''I'm a ham," said legendary actor-writer-director Carl Reiner.
"When you're a showoff, you've gotta get on that platform."
Which is why 80-year-old Reiner is eager to regale the audience with tales of his life in a speaking engagement at the Orange County Performing Arts Center on Dec. 9. He'll cover everything from working on Sid Caesar's TV shows to playing straight man to Mel Brooks' 2,000-Year-Old Man to writing semi-autobiographical novels such as "Enter Laughing."
"The only thing I'm an expert on is me," he said of his choice of a lecture topic. "And I'm a fairly good interviewer from my experience with the 2,000-Year-Old Man. I know what I'm curious about, so I'll ask questions of myself and give all the answers."
Expect to enter -- and exit -- laughing.
Bronx-bred Reiner, whom Brooks calls the "tall, bald Jew," has been funny practically since birth. "As a kid, I could always make people laugh, and I could perfectly tell and retell jokes I heard at the movies," Reiner said.
His first performance occurred when he put one leg behind his head and hopped on the other in front of his rapt kindergarten teachers and classmates. A smaller crowd watched his Orthodox bar mitzvah, which he says took place "on a Thursday morning before mincha, with just a minyan of old Jews."
By 1950, Reiner was writing and performing on Caesar's "Your Show of Shows," where he met a short, outrageous fellow writer named Mel Brooks. "Mel Yiddishized everything," Reiner says. "I'll never forget he used to do this character called The Jewish Pirate. Instead of a Jolly Roger, he had a Jolly Magen David."
While hanging out in the writers' room one day, Reiner made history when he turned to Brooks and ad-libbed, "Here is a man who was at the scene of the crucifixion 2,000 years ago. Did you know Jesus?" Brooks instantly lapsed into a thick, Yiddish accent and replied, "Thin lad, wore sandals, came into my store, but he never bought a thing."
Over the next 10 years, Reiner shlepped a tape recorder to parties to capture their 2,000-Year-Old Man shtick, although he says he and Brooks refused to cut a record because "we were afraid the accent would play into anti-Semitic stereotypes." It wasn't until after they had recorded the album in 1961 that Reiner received the penultimate confirmation that the 2,000-Year-Old Man was universal.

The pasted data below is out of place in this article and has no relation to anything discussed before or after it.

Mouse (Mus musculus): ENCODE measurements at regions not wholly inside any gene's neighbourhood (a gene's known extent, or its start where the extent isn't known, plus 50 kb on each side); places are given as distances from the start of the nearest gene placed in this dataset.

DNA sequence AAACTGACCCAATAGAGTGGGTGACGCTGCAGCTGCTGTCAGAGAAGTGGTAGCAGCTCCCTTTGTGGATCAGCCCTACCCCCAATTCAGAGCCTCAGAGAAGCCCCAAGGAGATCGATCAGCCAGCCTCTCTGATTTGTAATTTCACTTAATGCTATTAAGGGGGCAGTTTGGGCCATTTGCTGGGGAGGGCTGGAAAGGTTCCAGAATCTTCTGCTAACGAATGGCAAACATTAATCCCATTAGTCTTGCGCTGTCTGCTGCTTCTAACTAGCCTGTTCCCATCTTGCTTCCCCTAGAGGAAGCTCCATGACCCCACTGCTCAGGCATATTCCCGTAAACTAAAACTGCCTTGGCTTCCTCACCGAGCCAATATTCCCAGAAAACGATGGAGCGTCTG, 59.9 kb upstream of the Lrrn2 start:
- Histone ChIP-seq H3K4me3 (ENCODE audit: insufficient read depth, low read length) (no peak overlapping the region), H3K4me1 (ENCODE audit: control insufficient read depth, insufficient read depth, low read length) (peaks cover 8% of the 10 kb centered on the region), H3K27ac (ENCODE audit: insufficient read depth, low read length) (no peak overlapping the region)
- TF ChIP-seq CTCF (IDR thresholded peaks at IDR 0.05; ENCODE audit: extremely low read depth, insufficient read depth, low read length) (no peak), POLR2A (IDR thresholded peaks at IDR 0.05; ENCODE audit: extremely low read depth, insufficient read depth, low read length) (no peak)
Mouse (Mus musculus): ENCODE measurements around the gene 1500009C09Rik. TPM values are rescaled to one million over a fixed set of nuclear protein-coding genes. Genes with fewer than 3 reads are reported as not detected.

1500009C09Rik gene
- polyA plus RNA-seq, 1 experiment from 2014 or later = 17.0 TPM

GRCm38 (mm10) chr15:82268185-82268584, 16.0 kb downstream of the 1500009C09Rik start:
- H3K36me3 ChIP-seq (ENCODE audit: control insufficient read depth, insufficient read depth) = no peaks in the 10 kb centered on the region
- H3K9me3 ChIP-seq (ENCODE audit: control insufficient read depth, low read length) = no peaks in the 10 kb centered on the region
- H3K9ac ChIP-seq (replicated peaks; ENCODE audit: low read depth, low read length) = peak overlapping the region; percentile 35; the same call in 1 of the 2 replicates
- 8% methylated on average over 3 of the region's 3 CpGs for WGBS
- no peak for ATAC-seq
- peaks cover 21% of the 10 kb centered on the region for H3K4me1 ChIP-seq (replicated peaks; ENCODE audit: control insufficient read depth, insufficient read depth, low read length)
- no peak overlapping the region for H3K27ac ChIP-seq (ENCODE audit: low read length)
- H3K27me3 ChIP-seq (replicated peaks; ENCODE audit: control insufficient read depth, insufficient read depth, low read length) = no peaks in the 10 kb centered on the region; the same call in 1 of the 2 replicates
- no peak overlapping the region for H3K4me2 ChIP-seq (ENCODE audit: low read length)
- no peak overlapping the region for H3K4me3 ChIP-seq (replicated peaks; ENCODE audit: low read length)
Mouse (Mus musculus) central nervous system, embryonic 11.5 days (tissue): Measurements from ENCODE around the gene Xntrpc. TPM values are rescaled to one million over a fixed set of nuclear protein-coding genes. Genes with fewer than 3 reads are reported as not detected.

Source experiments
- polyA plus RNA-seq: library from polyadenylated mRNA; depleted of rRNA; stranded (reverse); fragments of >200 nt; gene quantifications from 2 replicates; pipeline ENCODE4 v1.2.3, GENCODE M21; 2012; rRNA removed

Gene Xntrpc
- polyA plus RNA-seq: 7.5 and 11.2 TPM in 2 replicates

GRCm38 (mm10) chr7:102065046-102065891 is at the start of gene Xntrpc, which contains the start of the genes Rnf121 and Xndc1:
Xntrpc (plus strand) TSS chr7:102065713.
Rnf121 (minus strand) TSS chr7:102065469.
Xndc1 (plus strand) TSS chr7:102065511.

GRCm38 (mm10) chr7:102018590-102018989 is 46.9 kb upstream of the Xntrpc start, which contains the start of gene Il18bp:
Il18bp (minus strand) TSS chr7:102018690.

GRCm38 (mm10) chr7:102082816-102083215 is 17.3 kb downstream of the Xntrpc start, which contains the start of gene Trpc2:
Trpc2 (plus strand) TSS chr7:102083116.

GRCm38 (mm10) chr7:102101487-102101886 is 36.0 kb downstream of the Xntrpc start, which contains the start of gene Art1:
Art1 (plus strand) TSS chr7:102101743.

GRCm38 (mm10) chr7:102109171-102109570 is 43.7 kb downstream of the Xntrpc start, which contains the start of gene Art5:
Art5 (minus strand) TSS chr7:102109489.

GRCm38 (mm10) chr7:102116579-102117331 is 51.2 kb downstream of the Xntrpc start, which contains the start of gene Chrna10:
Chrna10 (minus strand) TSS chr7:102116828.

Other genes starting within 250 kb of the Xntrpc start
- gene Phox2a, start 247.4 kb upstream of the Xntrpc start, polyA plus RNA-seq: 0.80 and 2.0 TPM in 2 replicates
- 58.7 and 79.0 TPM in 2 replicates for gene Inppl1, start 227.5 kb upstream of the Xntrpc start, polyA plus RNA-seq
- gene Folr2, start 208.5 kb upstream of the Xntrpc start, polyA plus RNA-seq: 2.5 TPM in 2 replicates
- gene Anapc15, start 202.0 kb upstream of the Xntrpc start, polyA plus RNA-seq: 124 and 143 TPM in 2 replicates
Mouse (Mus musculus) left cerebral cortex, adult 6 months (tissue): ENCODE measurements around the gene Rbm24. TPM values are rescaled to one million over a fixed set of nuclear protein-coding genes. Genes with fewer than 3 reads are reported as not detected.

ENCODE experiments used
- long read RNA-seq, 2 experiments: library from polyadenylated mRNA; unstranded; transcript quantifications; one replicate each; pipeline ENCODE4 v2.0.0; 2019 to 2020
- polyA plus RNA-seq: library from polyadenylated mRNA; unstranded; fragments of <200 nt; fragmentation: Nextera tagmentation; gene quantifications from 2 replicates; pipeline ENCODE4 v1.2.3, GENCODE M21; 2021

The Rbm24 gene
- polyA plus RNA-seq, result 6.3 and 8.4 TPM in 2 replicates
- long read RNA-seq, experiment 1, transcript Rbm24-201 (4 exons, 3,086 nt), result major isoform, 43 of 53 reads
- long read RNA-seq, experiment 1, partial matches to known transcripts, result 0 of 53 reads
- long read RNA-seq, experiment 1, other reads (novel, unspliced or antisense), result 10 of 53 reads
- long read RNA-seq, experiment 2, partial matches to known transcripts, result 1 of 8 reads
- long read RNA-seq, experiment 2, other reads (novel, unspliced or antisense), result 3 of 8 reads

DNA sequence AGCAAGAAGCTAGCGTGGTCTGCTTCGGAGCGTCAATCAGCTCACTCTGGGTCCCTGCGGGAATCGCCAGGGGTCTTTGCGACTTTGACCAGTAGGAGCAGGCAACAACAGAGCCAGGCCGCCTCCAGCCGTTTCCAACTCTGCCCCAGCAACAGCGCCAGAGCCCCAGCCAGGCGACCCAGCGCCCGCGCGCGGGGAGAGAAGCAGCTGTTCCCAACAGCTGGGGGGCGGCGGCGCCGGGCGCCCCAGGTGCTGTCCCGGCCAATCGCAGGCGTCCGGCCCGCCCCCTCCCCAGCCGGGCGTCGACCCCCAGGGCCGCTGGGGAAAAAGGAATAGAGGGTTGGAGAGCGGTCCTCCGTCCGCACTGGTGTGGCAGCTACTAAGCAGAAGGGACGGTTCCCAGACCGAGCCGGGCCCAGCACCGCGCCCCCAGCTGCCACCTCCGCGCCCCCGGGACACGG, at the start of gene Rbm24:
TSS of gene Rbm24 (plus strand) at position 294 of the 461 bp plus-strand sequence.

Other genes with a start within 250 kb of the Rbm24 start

His notoriously cheap neighbor, Cary Grant, had shnorred a dozen copies of the album to take along on a trip to England; when he returned, he knocked on Reiner's door. "She loved it," Grant gushed. "Who?" Reiner asked. "The Queen Mother," Grant replied.
"The biggest gentile in the world," marveled Reiner, who became a founding father of the TV sitcom when he created "The Dick Van Dyke Show," based on his home life during "Your Show of Shows."
In 1979, Reiner again made history by directing "The Jerk," the movie that catapulted Steve Martin to superstardom. He went on to direct three more films with the Texas-born comic ("Dead Men Don't Wear Plaid," "The Man With Two Brains" and "All of Me"), who proved to be a very different kind of collaborator than Brooks. "Mel is loud, abrasive and hilarious, while Steve is quiet and hilarious," Reiner said. "But funny is funny."
The octogenarian could say the same of himself. Last year, he elicited yuks with his hilarious turn as a grumpy, Rolaids-popping, has-been crook in Steven Soderberg's heist flick "Ocean's 11." Recently, he signed with Little, Brown and Company to write a children's book, "Tell Me a Scary Story, But Not Too Scary!" prompted by a request from his grandson, Nicky (the middle child of Reiner's director son, Rob Reiner). Now he's finishing an autobiography, "My Anecdotal Life," spurred by fellow comedy writers at The Friars Club.
"We have this alter-kacker lunch -- we calls ourselves ROMEOS, Retired Old Men Eating Out -- where everyone kept telling me to write down my stories," Reiner said. "I started and pretty soon I was adding and adding to the list."
He'll tell a number of those stories in Orange County, where he hopes to elicit more yuks. "Although I'm older now, I still have the need to get up in front of people and make them laugh," he said. "That's what I like to hear." Â